The traffic light turns green right about the same time an ambulance with sirens and emergency lights can be heard approaching. The cars on the oncoming lane make room for the rescue truck and allow it to become visible. The Model Y does not move.
Proving that the ADAS understood the situation correctly and acted faster than most people would have in such a scenario is a human driver in a Toyota who was waiting at the same traffic light. They proceeded forward once it turned green, even though the ambulance was getting closer and closer and was indicating turning left.
After the emergency vehicle cleared the path ahead, the Model Y continued with its route.
Even the out-of-beta V12 ADAS that was demoed live by Elon Musk on Twitter (X) attempted to run a red light because it misunderstood that different lanes had different traffic lights.
However, the footage below proves another important thing – Tesla fine-tuned the software to run on Hardware 4-equipped vehicles. That's the name given to the new computer installed on the brand's latest EVs.
Even though it's a bit behind other cars with Hardware 3 that got the v11.4.7 build of the ADAS, this is restoring confidence in FSD Beta's capabilities.
One could argue that it was necessary since the popular Texas-based marque started claiming its FSD-Beta-equipped cars "will be able to drive themselves almost anywhere."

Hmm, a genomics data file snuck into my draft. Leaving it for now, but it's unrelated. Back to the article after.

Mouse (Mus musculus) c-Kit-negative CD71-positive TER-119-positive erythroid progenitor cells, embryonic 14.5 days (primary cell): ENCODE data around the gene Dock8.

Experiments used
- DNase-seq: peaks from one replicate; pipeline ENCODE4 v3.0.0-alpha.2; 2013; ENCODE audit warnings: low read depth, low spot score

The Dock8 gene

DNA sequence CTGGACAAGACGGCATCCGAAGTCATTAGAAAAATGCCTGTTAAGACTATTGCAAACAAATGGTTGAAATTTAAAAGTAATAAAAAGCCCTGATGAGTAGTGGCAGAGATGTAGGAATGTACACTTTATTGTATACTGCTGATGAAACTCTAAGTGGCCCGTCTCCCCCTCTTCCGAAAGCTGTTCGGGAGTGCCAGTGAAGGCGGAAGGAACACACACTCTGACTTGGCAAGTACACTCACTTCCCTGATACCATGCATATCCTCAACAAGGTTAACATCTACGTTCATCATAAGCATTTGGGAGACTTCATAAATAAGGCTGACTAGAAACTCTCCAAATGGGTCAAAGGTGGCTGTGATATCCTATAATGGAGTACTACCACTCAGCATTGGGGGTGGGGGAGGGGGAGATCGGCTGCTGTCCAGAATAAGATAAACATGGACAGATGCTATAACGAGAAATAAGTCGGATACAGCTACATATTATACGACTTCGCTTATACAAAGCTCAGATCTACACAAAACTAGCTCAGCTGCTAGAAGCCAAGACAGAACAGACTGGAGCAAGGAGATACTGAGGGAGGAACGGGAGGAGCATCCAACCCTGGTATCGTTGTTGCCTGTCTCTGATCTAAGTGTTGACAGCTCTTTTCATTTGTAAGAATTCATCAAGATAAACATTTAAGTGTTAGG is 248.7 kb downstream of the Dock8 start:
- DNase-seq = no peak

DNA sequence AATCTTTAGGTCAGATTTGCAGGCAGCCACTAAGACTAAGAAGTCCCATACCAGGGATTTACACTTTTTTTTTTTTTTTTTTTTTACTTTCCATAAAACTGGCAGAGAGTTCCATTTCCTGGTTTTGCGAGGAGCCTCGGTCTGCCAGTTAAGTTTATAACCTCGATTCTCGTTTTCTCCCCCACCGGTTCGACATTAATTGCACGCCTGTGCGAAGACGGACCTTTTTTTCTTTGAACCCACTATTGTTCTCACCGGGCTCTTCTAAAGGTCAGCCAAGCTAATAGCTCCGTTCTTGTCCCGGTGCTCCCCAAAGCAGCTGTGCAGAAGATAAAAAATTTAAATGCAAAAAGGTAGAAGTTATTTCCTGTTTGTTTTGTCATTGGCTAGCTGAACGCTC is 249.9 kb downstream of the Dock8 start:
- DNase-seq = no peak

The next stop for Tesla's ADAS is switching entirely to a neural net-based software with FSD V12. That means the system gets fed videos from customers who paid $15,000 or $12,000 for the suite.
They allow the automaker to use the footage to train FSD Beta. Instead of hardcoding every single scenario, the system sees what one or more people did right in a specific situation and emulates their behavior.
Cruise and Waymo, for example, champion the self-driving movement. But others are coming to market with more ingenious solutions. Polestar, for example, will use Mobileye's suite from 2025. It encompasses a lot more than just cameras.
It's clearer than ever that Tesla will push forward with the vision-based FSD Beta, which could soon be just FSD if the V12 build goes out to everyone. It's just another promising product the brand might bring to market before anyone else.
But there are still some challenges ahead. Ford and General Motors have already deployed the BlueCruise and Super Cruise systems, which allow customers to take their hands off the wheel when navigating pre-approved roads (mainly highways). Mercedes-Benz also received California's approval for its SAE J3016 Level 3 Drive Pilot.
Tesla's FSD Beta is still considered a Level 2 ADAS, which is why it clearly warns users to never put too much trust in it because it could "do the wrong thing at the worst time."